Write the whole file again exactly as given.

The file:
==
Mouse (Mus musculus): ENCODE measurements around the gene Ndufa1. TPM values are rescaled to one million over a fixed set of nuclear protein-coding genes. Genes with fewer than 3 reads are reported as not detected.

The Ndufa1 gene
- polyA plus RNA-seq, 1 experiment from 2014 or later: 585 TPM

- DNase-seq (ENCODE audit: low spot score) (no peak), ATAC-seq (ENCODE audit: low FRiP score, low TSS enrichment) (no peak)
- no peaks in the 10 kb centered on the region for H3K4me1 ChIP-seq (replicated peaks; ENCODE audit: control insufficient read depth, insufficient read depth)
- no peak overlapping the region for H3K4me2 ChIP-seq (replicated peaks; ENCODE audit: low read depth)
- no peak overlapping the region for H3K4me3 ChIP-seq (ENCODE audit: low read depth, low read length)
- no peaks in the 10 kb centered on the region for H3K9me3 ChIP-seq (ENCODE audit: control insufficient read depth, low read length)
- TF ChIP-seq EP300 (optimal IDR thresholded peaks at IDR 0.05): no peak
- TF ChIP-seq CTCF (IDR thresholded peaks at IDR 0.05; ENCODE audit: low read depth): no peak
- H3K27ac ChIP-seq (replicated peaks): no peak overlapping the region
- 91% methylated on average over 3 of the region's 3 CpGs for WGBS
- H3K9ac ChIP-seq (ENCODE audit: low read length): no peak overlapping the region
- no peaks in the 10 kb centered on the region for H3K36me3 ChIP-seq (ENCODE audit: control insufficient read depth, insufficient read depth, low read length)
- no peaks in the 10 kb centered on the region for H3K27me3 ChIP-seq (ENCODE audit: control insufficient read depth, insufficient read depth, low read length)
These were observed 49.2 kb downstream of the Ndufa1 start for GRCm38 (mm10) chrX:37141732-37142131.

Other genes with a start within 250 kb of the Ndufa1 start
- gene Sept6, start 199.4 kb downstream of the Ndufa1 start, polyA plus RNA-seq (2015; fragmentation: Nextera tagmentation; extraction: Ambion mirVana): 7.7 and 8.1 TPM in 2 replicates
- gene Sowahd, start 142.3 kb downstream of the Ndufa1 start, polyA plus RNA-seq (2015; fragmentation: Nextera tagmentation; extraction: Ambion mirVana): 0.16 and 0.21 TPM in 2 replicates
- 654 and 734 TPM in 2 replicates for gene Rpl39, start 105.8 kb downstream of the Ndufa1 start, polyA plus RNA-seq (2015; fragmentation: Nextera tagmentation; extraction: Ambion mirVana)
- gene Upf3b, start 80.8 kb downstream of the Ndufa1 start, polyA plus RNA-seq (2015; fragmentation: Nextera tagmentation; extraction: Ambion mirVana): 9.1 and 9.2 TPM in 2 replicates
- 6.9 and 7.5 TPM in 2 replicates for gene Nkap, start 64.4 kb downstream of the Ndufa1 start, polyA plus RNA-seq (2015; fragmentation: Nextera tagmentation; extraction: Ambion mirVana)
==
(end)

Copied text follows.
Mouse (Mus musculus): ENCODE measurements around the gene Ndufa1. TPM values are rescaled to one million over a fixed set of nuclear protein-coding genes. Genes with fewer than 3 reads are reported as not detected.

The Ndufa1 gene
- polyA plus RNA-seq, 1 experiment from 2014 or later: 585 TPM

- DNase-seq (ENCODE audit: low spot score) (no peak), ATAC-seq (ENCODE audit: low FRiP score, low TSS enrichment) (no peak)
- no peaks in the 10 kb centered on the region for H3K4me1 ChIP-seq (replicated peaks; ENCODE audit: control insufficient read depth, insufficient read depth)
- no peak overlapping the region for H3K4me2 ChIP-seq (replicated peaks; ENCODE audit: low read depth)
- no peak overlapping the region for H3K4me3 ChIP-seq (ENCODE audit: low read depth, low read length)
- no peaks in the 10 kb centered on the region for H3K9me3 ChIP-seq (ENCODE audit: control insufficient read depth, low read length)
- TF ChIP-seq EP300 (optimal IDR thresholded peaks at IDR 0.05): no peak
- TF ChIP-seq CTCF (IDR thresholded peaks at IDR 0.05; ENCODE audit: low read depth): no peak
- H3K27ac ChIP-seq (replicated peaks): no peak overlapping the region
- 91% methylated on average over 3 of the region's 3 CpGs for WGBS
- H3K9ac ChIP-seq (ENCODE audit: low read length): no peak overlapping the region
- no peaks in the 10 kb centered on the region for H3K36me3 ChIP-seq (ENCODE audit: control insufficient read depth, insufficient read depth, low read length)
- no peaks in the 10 kb centered on the region for H3K27me3 ChIP-seq (ENCODE audit: control insufficient read depth, insufficient read depth, low read length)
These were observed 49.2 kb downstream of the Ndufa1 start for GRCm38 (mm10) chrX:37141732-37142131.

Other genes with a start within 250 kb of the Ndufa1 start
- gene Sept6, start 199.4 kb downstream of the Ndufa1 start, polyA plus RNA-seq (2015; fragmentation: Nextera tagmentation; extraction: Ambion mirVana): 7.7 and 8.1 TPM in 2 replicates
- gene Sowahd, start 142.3 kb downstream of the Ndufa1 start, polyA plus RNA-seq (2015; fragmentation: Nextera tagmentation; extraction: Ambion mirVana): 0.16 and 0.21 TPM in 2 replicates
- 654 and 734 TPM in 2 replicates for gene Rpl39, start 105.8 kb downstream of the Ndufa1 start, polyA plus RNA-seq (2015; fragmentation: Nextera tagmentation; extraction: Ambion mirVana)
- gene Upf3b, start 80.8 kb downstream of the Ndufa1 start, polyA plus RNA-seq (2015; fragmentation: Nextera tagmentation; extraction: Ambion mirVana): 9.1 and 9.2 TPM in 2 replicates
- 6.9 and 7.5 TPM in 2 replicates for gene Nkap, start 64.4 kb downstream of the Ndufa1 start, polyA plus RNA-seq (2015; fragmentation: Nextera tagmentation; extraction: Ambion mirVana)